Skeletonwitch: Breathing The Fire-2009.

Skeletonwitch is an American metal band from Athens, Ohio, formed in 2003. The band currently consists of lead guitarist Nate Garnette, rhythm guitarist Scott Hedrick, bassist Evan Linger, and vocalist Adam Clemans. Original vocalist Chance Garnette was fired from the band sometime in late 2014, or early 2015. In early 2018, drummer Dustin Boltjes left the band as well after a 7-year tenure. Jon Rice, formerly of Job for a Cowboy, is currently substituting on drums for live performances.

Skeletonwitch was formed in 2003 in Athens, Ohio. Guitarist Hedrick heard the demo tracks from Nate Garnette’s former band, Serkesoron, while they were both college students at Ohio University and decided to form a band.[2] Skeletonwitch released their first album, At One with the Shadows, on August 11, 2004 with Shredded Records. After forming the band, they sought a vocalist, whom they ultimately found in Nate’s older brother, Chance Garnette. These three have been the only constant members, having gone through three drummers: Tony Laureano, Derrick “Mullet Chad” Nau replacing Jimi Shestina, then Eric Harris with Evan Linger on bass guitar.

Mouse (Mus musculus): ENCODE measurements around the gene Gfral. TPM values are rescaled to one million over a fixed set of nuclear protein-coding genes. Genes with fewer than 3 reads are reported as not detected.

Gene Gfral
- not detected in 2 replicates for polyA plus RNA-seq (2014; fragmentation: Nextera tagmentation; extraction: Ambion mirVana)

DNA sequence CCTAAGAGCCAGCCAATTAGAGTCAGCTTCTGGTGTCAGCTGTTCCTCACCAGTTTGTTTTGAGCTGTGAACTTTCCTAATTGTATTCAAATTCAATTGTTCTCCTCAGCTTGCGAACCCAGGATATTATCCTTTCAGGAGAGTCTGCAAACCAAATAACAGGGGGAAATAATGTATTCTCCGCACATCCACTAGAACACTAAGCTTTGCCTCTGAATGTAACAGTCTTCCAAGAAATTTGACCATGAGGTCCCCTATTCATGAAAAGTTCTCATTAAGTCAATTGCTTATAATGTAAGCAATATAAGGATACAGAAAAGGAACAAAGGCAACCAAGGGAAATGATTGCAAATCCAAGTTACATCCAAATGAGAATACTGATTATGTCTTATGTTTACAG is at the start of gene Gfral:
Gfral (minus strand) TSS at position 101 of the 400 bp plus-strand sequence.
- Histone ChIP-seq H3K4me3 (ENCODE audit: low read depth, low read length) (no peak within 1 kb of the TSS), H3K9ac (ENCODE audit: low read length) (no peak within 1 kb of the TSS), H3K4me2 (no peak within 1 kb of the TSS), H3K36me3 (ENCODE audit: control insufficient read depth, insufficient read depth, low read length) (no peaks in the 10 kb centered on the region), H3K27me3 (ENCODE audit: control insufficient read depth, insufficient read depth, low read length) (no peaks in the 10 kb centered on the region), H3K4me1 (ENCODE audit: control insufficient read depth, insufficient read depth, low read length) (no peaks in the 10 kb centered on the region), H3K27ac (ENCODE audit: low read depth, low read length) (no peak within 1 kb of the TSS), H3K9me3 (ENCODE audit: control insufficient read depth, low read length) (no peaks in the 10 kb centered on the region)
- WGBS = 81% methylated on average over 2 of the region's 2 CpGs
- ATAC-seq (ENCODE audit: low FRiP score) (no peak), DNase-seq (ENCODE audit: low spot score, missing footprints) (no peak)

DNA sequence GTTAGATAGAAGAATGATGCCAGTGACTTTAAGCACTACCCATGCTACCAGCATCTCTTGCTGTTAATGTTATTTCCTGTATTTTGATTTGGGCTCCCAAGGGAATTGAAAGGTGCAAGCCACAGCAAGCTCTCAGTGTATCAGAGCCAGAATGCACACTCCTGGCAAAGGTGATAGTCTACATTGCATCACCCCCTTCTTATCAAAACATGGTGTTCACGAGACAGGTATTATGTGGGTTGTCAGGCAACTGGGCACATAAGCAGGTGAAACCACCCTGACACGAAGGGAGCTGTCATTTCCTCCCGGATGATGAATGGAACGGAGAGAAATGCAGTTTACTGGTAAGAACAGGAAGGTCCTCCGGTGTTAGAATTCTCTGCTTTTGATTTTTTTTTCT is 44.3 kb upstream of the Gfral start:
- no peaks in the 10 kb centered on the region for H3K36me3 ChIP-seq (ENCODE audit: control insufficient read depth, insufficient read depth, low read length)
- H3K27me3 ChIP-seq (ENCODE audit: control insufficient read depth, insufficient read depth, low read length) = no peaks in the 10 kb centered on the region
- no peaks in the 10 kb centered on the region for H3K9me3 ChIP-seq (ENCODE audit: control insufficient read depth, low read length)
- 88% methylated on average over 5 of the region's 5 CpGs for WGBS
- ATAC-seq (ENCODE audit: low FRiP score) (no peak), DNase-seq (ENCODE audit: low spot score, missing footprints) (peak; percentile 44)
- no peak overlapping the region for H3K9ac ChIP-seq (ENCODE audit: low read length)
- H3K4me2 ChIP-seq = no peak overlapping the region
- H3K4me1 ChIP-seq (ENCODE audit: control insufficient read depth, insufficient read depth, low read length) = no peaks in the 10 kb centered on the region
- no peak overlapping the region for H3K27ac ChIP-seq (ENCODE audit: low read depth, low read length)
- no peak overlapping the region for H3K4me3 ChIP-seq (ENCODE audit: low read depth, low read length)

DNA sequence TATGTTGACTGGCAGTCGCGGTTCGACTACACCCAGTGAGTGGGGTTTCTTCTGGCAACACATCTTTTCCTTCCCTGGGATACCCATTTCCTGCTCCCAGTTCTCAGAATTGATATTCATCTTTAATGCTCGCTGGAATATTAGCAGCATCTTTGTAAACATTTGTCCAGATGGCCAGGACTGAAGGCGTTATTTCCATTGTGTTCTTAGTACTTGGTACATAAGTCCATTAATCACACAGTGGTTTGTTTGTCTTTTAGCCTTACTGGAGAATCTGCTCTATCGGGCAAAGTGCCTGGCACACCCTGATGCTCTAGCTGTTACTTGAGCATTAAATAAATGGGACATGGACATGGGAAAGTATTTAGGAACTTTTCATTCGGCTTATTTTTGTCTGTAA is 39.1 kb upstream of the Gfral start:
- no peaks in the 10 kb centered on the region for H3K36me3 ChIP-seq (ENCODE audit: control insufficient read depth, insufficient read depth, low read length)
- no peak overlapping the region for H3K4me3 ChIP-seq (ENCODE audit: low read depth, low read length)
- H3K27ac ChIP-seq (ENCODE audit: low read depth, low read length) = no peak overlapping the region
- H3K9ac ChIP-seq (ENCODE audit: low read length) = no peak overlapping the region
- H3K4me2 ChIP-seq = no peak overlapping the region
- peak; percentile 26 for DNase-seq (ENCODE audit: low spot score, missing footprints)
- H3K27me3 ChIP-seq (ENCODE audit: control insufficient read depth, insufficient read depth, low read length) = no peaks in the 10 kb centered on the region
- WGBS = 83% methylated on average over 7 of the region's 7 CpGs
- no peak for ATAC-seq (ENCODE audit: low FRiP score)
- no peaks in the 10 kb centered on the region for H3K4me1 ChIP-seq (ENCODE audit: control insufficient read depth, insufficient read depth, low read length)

After being signed to Prosthetic, Skeletonwitch released Beyond the Permafrost on October 2, 2007. In 2008, Skeletonwitch was featured as one of four opening acts for Danzig‘s Blackest of the Black tour.

On October 13, 2009, Skeletonwitch released their third studio album, Breathing the Fire, which debuted at No. 151 on the Billboard 200 charts. Skeletonwitch’s song “Soul Thrashing Black Sorcery” was featured on the soundtrack of the video game Brütal Legend. The song “Crushed Beyond Dust” became featured on the Rock Band network on February 28, 2010. Skeletonwitch was featured on all of the dates of Ozzfest 2010.

Skeletonwitch was featured on an Adult Swim video for their song “Bringers of Death” in 2010. “Bringers of Death” also appears on the Adult Swim heavy metal compilation titled Metal Swim.[3]